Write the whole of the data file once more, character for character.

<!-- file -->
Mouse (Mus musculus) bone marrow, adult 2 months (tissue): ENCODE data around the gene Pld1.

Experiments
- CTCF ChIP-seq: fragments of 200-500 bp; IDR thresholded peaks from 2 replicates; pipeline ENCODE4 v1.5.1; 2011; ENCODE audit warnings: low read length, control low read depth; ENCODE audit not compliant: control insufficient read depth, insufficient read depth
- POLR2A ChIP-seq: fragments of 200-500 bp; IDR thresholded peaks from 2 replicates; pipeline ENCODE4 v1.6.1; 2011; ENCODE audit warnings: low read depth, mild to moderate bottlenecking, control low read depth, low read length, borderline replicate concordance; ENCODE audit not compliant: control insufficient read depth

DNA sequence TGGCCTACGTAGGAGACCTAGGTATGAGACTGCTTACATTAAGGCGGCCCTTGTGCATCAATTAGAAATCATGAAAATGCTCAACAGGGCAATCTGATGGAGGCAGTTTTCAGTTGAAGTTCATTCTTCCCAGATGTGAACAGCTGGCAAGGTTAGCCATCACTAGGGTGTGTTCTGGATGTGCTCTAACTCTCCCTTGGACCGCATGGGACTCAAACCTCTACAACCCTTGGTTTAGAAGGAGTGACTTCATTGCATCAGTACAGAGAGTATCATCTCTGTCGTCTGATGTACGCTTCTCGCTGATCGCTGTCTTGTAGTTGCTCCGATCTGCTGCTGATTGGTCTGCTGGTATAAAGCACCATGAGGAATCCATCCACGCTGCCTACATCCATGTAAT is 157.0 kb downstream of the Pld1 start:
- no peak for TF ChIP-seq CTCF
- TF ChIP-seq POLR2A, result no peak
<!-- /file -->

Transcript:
Mouse (Mus musculus) bone marrow, adult 2 months (tissue): ENCODE data around the gene Pld1.

Experiments
- CTCF ChIP-seq: fragments of 200-500 bp; IDR thresholded peaks from 2 replicates; pipeline ENCODE4 v1.5.1; 2011; ENCODE audit warnings: low read length, control low read depth; ENCODE audit not compliant: control insufficient read depth, insufficient read depth
- POLR2A ChIP-seq: fragments of 200-500 bp; IDR thresholded peaks from 2 replicates; pipeline ENCODE4 v1.6.1; 2011; ENCODE audit warnings: low read depth, mild to moderate bottlenecking, control low read depth, low read length, borderline replicate concordance; ENCODE audit not compliant: control insufficient read depth

DNA sequence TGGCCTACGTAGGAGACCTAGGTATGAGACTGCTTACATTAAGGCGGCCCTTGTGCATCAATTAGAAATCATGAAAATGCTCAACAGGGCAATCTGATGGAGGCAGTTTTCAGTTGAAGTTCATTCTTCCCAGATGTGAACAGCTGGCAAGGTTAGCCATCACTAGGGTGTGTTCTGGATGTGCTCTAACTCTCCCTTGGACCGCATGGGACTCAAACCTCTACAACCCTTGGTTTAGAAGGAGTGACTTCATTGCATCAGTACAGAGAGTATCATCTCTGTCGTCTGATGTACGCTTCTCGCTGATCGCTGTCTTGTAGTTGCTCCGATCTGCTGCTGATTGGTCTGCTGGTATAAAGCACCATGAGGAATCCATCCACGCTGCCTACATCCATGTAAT is 157.0 kb downstream of the Pld1 start:
- no peak for TF ChIP-seq CTCF
- TF ChIP-seq POLR2A, result no peak